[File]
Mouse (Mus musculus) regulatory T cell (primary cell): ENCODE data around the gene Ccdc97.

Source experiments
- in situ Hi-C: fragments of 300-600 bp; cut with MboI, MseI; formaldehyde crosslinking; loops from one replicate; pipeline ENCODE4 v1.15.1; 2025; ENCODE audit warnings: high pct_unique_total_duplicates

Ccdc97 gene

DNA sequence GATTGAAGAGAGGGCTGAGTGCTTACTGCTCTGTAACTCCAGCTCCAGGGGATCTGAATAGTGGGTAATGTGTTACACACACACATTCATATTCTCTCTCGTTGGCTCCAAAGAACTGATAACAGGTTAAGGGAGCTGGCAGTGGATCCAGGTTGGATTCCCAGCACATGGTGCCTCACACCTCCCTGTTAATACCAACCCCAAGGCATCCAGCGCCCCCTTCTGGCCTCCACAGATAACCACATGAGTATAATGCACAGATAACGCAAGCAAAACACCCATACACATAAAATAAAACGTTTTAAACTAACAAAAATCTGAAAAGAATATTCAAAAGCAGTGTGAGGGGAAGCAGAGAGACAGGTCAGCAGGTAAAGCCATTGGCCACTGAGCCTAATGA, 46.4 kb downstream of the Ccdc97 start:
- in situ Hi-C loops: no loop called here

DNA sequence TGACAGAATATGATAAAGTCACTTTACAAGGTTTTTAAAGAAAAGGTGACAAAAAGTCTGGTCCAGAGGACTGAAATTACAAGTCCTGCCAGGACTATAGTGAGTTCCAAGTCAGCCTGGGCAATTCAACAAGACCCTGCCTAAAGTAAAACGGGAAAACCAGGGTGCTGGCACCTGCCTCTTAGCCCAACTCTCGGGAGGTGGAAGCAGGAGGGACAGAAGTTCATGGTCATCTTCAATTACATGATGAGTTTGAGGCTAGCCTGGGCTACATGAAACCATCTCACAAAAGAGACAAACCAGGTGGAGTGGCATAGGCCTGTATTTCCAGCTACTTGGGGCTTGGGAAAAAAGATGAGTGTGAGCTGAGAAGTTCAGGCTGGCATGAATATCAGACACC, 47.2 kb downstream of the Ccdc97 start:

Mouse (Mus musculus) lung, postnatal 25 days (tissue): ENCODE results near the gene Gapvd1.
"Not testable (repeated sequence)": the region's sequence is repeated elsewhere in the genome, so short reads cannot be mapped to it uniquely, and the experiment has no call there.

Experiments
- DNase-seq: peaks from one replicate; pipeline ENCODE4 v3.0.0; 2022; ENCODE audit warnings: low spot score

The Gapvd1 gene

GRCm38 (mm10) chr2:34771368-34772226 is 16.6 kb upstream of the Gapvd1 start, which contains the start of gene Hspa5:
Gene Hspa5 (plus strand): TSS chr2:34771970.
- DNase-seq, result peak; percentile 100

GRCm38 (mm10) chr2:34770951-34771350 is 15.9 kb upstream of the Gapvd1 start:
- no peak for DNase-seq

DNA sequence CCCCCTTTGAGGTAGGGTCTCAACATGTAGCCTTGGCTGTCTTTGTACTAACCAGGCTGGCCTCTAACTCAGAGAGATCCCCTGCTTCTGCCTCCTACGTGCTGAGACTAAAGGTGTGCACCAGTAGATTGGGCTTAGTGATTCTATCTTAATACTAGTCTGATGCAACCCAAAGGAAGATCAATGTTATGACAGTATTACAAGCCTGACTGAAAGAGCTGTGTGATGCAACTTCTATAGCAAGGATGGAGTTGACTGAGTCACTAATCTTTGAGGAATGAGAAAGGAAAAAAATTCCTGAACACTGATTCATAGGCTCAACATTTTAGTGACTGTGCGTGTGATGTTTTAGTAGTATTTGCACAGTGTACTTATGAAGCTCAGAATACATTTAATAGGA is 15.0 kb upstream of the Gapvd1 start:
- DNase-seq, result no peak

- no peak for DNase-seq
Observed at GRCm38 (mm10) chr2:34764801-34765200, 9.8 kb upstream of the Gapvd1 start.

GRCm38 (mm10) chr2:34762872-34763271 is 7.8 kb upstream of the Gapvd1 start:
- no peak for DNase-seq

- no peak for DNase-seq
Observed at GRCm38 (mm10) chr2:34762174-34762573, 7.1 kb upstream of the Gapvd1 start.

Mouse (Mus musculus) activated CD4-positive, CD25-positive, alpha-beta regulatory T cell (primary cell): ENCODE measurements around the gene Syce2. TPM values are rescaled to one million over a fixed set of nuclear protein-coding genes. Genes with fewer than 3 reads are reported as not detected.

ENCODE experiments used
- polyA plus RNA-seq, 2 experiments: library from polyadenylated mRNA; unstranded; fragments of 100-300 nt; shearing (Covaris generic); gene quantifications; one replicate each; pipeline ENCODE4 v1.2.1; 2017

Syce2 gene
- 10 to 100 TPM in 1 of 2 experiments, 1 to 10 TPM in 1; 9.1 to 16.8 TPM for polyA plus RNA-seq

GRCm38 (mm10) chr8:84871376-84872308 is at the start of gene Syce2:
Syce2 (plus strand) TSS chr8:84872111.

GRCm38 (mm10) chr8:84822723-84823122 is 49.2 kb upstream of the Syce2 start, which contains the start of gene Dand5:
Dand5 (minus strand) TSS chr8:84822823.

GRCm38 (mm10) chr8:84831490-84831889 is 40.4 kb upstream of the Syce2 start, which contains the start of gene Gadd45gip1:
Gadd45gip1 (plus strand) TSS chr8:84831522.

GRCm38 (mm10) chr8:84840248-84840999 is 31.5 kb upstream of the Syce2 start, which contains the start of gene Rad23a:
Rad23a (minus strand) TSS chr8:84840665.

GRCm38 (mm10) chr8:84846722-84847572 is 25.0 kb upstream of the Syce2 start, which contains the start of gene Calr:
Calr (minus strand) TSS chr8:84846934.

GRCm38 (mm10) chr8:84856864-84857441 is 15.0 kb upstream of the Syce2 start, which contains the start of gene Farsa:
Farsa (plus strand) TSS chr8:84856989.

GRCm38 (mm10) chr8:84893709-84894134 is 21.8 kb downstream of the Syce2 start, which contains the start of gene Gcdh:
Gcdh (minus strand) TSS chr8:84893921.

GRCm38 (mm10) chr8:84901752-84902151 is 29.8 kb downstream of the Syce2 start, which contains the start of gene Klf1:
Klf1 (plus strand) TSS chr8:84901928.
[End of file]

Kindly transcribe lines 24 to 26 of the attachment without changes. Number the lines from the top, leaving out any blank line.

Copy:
- no peak for DNase-seq
Observed at GRCm38 (mm10) chr2:34762174-34762573, 7.1 kb upstream of the Gapvd1 start.

Mouse (Mus musculus) activated CD4-positive, CD25-positive, alpha-beta regulatory T cell (primary cell): ENCODE measurements around the gene Syce2. TPM values are rescaled to one million over a fixed set of nuclear protein-coding genes. Genes with fewer than 3 reads are reported as not detected.